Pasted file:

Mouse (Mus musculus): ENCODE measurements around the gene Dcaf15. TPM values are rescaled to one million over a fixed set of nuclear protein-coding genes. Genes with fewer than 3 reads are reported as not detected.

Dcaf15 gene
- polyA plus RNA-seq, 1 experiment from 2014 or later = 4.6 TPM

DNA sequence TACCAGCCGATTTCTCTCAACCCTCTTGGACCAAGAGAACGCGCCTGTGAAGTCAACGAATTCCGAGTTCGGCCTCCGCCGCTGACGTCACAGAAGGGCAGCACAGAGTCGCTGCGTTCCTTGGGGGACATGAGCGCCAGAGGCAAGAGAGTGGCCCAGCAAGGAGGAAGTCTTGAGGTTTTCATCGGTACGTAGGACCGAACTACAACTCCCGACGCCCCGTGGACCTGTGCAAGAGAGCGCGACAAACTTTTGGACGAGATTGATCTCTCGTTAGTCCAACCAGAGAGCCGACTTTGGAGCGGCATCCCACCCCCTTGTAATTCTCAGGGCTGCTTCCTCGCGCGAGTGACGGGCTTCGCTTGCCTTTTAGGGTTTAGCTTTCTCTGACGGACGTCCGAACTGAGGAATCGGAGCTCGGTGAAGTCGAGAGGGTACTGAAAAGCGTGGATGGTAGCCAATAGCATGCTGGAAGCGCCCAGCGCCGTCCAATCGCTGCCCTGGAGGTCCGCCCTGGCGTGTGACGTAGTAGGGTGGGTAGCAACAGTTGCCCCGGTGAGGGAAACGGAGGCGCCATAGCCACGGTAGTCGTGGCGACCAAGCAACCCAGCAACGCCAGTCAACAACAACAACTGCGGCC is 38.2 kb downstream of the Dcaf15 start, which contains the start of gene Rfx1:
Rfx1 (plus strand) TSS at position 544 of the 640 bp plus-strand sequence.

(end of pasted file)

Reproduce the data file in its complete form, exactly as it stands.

Mouse (Mus musculus): ENCODE measurements around the gene Dcaf15. TPM values are rescaled to one million over a fixed set of nuclear protein-coding genes. Genes with fewer than 3 reads are reported as not detected.

Dcaf15 gene
- polyA plus RNA-seq, 1 experiment from 2014 or later = 4.6 TPM

DNA sequence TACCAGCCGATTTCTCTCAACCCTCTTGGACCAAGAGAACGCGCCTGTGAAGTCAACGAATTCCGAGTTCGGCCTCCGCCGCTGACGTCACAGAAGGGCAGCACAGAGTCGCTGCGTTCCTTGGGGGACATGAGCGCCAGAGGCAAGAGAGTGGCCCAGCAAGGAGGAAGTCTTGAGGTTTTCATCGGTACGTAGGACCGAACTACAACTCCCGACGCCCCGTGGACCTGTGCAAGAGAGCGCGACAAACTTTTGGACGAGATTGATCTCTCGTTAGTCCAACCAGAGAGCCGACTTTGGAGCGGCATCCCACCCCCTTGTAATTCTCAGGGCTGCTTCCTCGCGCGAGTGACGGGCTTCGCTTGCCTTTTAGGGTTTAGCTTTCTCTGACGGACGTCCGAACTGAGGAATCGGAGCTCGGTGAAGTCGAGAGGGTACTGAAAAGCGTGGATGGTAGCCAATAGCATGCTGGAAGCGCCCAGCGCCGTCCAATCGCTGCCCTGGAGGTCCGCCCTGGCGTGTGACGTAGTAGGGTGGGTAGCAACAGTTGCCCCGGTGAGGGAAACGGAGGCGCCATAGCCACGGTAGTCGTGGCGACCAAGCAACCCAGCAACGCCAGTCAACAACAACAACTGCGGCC is 38.2 kb downstream of the Dcaf15 start, which contains the start of gene Rfx1:
Rfx1 (plus strand) TSS at position 544 of the 640 bp plus-strand sequence.